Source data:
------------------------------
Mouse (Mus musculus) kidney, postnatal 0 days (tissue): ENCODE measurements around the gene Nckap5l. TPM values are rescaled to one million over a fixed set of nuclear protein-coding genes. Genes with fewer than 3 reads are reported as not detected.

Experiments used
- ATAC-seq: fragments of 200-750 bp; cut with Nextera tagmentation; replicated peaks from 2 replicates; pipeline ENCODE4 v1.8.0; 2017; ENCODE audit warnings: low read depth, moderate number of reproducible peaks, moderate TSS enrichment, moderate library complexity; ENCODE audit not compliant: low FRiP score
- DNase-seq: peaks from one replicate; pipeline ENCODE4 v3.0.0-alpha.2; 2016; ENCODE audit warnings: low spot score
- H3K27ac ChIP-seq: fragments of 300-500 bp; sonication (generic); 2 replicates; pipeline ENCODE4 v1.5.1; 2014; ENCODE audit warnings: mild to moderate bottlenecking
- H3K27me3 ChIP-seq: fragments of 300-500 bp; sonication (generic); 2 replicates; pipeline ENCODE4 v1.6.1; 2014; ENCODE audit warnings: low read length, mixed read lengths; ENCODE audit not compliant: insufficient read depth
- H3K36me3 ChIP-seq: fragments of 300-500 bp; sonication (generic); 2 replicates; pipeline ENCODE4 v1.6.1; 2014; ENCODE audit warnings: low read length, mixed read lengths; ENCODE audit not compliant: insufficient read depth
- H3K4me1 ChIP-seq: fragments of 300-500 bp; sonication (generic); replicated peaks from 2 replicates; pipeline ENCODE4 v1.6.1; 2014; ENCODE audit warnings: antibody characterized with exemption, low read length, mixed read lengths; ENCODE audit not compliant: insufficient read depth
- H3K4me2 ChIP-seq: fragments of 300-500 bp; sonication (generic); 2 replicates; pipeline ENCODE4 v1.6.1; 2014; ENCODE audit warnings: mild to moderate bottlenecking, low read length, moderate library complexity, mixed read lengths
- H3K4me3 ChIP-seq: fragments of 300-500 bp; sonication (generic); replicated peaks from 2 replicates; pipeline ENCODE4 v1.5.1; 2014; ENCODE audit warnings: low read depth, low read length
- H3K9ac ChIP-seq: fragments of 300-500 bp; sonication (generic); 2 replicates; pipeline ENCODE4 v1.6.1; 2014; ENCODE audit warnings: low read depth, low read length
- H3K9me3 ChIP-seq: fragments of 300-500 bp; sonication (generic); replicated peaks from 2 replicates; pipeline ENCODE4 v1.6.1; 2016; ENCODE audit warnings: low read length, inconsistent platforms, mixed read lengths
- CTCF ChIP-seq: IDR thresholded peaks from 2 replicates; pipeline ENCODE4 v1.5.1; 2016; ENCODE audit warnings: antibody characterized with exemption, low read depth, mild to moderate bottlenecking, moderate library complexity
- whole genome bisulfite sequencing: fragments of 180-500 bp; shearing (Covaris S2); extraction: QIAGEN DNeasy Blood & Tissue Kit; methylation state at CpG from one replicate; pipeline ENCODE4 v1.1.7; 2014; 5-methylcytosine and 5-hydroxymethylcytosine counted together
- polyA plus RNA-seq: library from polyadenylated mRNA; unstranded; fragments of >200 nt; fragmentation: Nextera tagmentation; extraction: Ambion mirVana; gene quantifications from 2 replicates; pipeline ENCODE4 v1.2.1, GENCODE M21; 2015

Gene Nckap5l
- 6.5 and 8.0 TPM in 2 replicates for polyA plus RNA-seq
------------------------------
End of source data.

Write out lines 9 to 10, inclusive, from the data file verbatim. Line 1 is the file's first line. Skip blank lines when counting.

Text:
- H3K4me2 ChIP-seq: fragments of 300-500 bp; sonication (generic); 2 replicates; pipeline ENCODE4 v1.6.1; 2014; ENCODE audit warnings: mild to moderate bottlenecking, low read length, moderate library complexity, mixed read lengths
- H3K4me3 ChIP-seq: fragments of 300-500 bp; sonication (generic); replicated peaks from 2 replicates; pipeline ENCODE4 v1.5.1; 2014; ENCODE audit warnings: low read depth, low read length